The Fed raises interest rates by 0.75 percentage points to tackle inflation

The Federal Reserve raised interest rates by three-quarters of a percentage point on Wednesday, its biggest move since 1994, as the central bank steps up efforts to tackle the fastest inflation in four decades.

The big rate hike, which markets were expecting, has underscored that Fed officials are serious about crushing price increases, even if it comes at a cost to the economy.

In a sign of how the Fed expects its policies to affect the economy, officials predicted the unemployment rate would rise to 3.7 percent this year and 4.1 percent by 2024, with growth slowing markedly as for policymakers to dramatically increase borrowing costs and choke off economic demand.

The Fed’s policy rate is now set in a range between 1.50 and 1.75 and policymakers have suggested more rate hikes in the future. The Federal Reserve, in a new set of economic projections, noted interest rates hit 3.4 percent by the end of 2022. That would be the highest level since 2008 and officials saw its policy rate hit a high of 3.8 percent at the end of 2023. Those numbers are significantly higher than previous estimates, which showed rates peaking at 2.8 percent next year.

Fed officials have also recently indicated that they expect to cut rates in 2024, which could be a sign that they believe the economy will weaken so much that they will need to refocus their policy approach. The main takeaway from the Fed’s economic forecasts, which it released for the first time since March, was that officials have grown more pessimistic about their chances of letting the economy down gently.

Underscoring that, policymakers deleted a sentence from their post-meeting statement that had predicted inflation could moderate as long as the labor market remains strong, a sign they think they may have to rein in job growth. to control inflation.

“Inflation remains elevated, reflecting pandemic-related supply and demand imbalances, higher energy prices and broader pricing pressures,” the Fed reiterated in its post-meeting statement.

One official, Federal Reserve Bank of Kansas City President Esther George, voted against the rate increase. Although Mrs. George has historically been concerned about high inflation and favored higher interest rates, she would have preferred a half-point move in this case.

As of late last week, markets and economists were generally expecting a half-point move. The Fed had raised rates by a quarter point in March and by a half point in May, and had signaled that it expected to continue raising rates at that rate in June and July.

But central bankers have received a series of bad news on inflation in recent days. The Consumer Price Index rebounded 8.6 percent in May from a year earlier, the fastest rate of increase since late 1981, as the monthly rate of inflation remained strong even after excluding consumer prices. food and fuel.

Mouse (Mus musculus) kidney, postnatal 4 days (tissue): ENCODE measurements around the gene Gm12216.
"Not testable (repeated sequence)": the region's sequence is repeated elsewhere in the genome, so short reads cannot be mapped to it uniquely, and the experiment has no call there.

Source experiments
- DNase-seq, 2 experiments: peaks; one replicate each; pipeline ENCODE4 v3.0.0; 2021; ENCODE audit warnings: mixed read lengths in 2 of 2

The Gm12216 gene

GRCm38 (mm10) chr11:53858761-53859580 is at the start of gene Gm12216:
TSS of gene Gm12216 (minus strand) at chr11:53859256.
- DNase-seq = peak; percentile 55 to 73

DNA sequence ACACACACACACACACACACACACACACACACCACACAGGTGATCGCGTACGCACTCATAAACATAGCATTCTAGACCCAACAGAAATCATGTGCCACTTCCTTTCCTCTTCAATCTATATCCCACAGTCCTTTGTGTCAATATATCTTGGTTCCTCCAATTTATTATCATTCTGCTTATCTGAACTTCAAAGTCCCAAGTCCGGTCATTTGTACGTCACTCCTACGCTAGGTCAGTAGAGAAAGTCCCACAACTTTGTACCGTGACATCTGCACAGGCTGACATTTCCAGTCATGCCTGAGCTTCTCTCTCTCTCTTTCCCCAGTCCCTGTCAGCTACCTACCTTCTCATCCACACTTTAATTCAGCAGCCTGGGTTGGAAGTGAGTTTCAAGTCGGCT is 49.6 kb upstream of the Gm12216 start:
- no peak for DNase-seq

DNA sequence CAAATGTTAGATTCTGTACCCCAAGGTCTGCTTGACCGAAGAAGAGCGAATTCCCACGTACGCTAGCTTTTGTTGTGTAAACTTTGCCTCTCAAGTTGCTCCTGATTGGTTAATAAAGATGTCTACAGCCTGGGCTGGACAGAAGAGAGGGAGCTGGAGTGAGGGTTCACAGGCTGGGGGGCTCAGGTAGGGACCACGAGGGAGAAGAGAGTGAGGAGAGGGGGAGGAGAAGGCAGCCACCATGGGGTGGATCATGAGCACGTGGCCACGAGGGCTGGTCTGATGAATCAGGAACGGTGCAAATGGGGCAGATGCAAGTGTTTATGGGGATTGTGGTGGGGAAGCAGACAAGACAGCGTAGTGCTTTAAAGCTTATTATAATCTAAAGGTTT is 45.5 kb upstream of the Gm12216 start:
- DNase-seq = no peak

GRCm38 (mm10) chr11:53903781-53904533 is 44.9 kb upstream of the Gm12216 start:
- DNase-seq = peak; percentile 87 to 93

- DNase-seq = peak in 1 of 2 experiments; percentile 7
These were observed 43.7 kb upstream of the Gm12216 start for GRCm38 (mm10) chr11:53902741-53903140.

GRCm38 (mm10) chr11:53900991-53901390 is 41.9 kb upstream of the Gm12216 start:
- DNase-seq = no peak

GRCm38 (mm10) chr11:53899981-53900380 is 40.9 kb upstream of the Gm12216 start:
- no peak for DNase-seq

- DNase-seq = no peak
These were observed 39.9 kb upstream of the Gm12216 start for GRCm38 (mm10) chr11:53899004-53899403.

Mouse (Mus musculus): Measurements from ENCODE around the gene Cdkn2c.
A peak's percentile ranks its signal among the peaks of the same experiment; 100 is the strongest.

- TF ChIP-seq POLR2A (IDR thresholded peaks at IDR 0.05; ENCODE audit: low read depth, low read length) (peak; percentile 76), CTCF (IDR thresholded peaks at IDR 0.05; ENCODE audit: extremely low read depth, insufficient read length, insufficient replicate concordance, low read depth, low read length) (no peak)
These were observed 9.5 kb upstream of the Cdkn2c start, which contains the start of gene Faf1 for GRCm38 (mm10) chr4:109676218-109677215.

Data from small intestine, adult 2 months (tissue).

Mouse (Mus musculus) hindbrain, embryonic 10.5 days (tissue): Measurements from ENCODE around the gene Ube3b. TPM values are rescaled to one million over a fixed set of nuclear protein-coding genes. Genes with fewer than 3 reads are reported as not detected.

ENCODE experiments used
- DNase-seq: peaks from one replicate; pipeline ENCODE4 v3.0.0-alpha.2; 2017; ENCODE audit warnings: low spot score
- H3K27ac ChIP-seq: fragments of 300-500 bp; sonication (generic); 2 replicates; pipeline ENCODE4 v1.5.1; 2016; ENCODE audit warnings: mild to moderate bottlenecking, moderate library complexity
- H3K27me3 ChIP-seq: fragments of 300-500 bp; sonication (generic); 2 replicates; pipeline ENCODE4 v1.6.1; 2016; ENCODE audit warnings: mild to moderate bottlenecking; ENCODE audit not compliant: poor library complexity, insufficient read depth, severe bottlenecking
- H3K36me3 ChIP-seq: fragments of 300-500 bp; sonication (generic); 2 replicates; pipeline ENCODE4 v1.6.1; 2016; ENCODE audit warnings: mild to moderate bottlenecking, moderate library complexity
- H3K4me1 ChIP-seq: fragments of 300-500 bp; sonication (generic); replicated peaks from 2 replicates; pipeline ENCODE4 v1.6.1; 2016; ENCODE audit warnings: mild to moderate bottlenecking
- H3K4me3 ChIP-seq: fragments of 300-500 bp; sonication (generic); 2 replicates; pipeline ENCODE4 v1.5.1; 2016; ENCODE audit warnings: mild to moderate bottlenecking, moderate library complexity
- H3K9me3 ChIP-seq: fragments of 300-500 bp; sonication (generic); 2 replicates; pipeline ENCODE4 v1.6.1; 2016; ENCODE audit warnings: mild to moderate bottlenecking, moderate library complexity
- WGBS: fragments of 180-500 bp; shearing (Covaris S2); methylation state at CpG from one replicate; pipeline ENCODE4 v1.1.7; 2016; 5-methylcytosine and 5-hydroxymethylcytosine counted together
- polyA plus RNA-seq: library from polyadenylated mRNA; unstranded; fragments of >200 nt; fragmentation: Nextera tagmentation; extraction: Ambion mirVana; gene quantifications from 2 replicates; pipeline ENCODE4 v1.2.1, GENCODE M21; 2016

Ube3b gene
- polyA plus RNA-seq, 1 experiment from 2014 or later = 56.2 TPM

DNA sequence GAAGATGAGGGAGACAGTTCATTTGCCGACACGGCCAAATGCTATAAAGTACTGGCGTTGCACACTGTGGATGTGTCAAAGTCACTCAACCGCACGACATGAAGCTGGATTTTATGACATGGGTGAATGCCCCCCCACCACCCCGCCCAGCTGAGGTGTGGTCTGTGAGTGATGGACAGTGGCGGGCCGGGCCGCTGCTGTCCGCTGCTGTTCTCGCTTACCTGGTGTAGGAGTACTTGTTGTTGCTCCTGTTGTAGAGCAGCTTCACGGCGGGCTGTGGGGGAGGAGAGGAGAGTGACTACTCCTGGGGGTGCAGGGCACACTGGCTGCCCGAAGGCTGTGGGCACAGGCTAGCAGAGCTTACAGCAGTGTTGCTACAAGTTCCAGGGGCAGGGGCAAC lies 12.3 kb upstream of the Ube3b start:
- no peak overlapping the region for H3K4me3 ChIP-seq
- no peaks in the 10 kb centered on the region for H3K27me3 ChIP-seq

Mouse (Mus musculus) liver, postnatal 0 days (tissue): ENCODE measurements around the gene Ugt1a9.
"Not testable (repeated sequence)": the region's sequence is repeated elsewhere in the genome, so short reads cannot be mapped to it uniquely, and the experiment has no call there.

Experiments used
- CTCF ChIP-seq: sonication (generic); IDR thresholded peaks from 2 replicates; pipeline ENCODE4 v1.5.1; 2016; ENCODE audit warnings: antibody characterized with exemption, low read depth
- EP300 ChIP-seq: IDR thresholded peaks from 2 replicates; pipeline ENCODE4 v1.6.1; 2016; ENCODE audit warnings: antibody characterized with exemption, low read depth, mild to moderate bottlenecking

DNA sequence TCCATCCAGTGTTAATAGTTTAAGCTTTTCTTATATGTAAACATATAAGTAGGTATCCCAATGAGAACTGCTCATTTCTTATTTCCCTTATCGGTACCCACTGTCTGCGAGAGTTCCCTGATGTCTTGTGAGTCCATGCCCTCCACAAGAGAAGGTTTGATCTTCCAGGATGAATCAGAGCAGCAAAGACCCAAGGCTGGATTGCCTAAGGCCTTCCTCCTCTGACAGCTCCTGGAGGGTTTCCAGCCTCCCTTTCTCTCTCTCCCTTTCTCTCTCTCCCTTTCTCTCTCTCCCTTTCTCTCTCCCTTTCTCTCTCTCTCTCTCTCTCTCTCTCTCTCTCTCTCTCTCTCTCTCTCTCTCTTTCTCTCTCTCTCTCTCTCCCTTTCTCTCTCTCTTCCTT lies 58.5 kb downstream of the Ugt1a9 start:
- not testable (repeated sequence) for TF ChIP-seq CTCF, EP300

While the Fed’s preferred gauge of inflation, the measure of personal consumption expenditures, is slightly lower, it also remains too high for comfort. And consumers are beginning to expect faster inflation in the coming months and even years, according to the survey data, which is a worrying development. Economists believe that expectations can be self-fulfilling, causing people to ask for wage increases and accept price increases that perpetuate high inflation.

It is increasingly unlikely that the Fed will be able to quickly and smoothly cool inflation to the 2 percent annual rate it is aiming for on average and over time.

The central bank has been trying to put the economy on a more sustainable path without pushing it into a crushing recession that will cost jobs and stunt growth. Policymakers hoped to raise borrowing costs to reduce demand enough to balance supply and demand without inflicting further pain. But as price increases prove stubborn, achieving the so-called soft landing becomes more of a challenge.

The central bank’s interest rate hikes are already filtering through to the wider economy, driving up mortgage rates and helping the housing market start to cool. Demand for other consumer goods is showing signs of starting to slow as money becomes more expensive to borrow and businesses may cut back on expansion plans.

The goal is to weigh enough on demand to allow supply, which remains tight amid global factory closures, shipping problems and labor shortages, to catch up.

But reining in demand without sinking growth is difficult, especially since consumption makes up the bulk of the US economy. If the Fed has to slash spending to rein in price increases, it could lead to job losses and business closures.

Markets are increasingly fearful that central bank policy will cause a recession. Stock prices have slumped and bond market signals are flashing red as Wall Street traders and economists increasingly expect the economy could fall, perhaps as soon as next year.

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